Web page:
Commemorating Our Soon-to-Be Lost Vernacular
What words and phrases will end up as relics of the past?
By far, the laziest, most vapid articles annually published during this post-holiday season are lists of the past year’s top 10 words and aphorisms. Admittedly, the sloth of such an endeavor tempts me. But as a new dad obsessed with my 1-year-old son’s future, I think I’ve got a more worthy list to add to the pile – one of current words and phrases that my kid may never know because they might end up as relics of a lost vernacular.
Here are those harrowing 10. I hope I’m wrong but fear I’m not.
10. “Civil liberties”
My son will surely read the U.S. Constitution in civics class, and he’ll see stuff about rights to jury trials, due process and protection from unreasonable searches. But these freedoms have been extinguished by presidents successively claiming powers of indefinite detention, warrantless surveillance and assassination of American citizens without charge. Assuming there’s still an ACLU that sends me mail and assuming my son sees the mail, he might ask, “What are civil liberties, Dad?” My response: “Good question.”
9. “Public school”
With the for-profit education industry successfully pushing to privatize public education, I pray there’s a decent public school left for my son to attend – at least then there’s a chance he’ll know what one is.
8. “Budget surplus”
This term will be in the Bill Clinton footnote of my son’s history textbook. But with our refusal to cut bloated defense budgets, embrace single-payer health care and preserve Clinton’s tax rates, he’ll probably have no idea what the term means.
7. “Potable water”
No doubt in the shadow of ubiquitous oil and gas rigs, I’ll tell my son of the halcyon days when drinkable H2O was widely available. I’ll also tell him that when he was a toddler, lawmakers ignored warnings that oil and gas drilling threatened to contaminate groundwater. Granted, I’ll sound like the Lorax. Unfortunately, my story won’t be a Dr. Seuss tale – it will be real.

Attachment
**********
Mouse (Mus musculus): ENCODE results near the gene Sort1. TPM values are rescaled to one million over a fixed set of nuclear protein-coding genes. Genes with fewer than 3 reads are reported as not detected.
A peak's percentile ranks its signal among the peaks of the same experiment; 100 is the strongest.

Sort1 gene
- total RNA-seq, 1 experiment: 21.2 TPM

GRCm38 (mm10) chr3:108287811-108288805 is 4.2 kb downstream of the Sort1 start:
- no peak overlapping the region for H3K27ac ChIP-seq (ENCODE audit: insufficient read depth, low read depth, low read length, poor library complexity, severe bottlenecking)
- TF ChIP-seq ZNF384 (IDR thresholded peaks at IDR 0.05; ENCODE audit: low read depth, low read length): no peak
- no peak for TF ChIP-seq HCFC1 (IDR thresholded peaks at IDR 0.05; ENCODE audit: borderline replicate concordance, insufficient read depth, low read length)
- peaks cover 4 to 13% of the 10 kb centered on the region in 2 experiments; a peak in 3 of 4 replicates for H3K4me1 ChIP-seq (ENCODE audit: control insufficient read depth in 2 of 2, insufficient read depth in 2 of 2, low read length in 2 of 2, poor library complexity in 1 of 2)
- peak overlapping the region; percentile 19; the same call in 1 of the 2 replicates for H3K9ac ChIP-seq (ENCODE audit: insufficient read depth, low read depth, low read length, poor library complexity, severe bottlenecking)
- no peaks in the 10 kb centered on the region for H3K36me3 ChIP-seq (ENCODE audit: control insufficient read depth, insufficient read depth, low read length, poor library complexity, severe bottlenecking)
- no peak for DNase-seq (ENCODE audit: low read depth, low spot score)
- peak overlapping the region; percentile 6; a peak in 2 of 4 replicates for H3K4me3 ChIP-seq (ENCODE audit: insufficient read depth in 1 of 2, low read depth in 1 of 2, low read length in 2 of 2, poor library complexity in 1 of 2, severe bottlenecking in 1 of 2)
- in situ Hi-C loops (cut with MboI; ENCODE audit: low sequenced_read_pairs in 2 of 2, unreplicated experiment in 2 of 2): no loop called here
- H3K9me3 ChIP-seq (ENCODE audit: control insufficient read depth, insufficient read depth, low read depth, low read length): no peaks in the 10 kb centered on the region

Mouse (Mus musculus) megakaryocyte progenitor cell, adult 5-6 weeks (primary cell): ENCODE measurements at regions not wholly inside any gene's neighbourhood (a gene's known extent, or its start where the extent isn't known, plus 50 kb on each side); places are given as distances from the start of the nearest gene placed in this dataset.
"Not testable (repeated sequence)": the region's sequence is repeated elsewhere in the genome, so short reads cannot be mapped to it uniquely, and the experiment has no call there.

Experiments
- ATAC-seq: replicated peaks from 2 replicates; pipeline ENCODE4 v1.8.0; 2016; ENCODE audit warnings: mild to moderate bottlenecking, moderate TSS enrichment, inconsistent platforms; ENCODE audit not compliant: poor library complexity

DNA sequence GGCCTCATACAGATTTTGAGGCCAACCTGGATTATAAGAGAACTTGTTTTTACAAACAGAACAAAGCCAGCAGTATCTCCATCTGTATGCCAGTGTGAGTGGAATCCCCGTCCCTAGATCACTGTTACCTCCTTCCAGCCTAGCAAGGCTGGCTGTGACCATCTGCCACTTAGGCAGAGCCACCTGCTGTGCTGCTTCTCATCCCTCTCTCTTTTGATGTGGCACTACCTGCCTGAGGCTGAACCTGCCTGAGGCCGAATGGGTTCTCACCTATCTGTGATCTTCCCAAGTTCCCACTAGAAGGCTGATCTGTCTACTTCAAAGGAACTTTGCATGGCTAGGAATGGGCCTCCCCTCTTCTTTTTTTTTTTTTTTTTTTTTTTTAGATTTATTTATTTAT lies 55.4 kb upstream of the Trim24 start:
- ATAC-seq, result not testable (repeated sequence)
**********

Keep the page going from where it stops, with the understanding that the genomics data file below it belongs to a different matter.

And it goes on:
Even as states limit collective bargaining rights and corporations bust organizing drives, my son will somehow still know this word. The problem is that he’ll insist it’s a Civil War-era synonym for “north” – and that’s all.
The Afghanistan War presses on unabated. Meanwhile, Wired magazine notes that a permanent presence of private security contractors means our “military efforts in Iraq aren’t coming to an end,” and covert operations continue in Pakistan, Yemen and Somalia. My son might encounter “peace” when he reads Orwell and sees the phrase “War is peace,” but he’ll probably take that phrase literally in what the Pentagon now deems “the era of persistent conflict.”
How can a presidential candidate win without the most votes?” my son will ask as he approaches voting age. “How can 40 Senators filibuster everything? Why are corporations allowed to buy politicians? What’s ‘democracy,’ dad?” Dead silence will follow.
3. “We’re all in this together.”
I’ll try to teach my boy the values inherent in that slogan of solidarity. But in this Gilded Age of avarice, I fear I’ll hear in return that American motto: “Greed is good, daddy.”
University of Southern California researchers predict that within five years, “only four major daily newspapers will continue in print.” Tragically, that suggests that when I explain my career and I show my kid a newspaper, I’ll be pointing at a museum’s glass case.
At that museum, I’ll find the newspaper you might be reading this column in, and I’ll show my son the surrounding articles reporting on real issues in local communities. I’ll tell him that he’s looking at the lost art of journalism – and I can only hope he doesn’t respond by asking me if it was “fair and balanced.”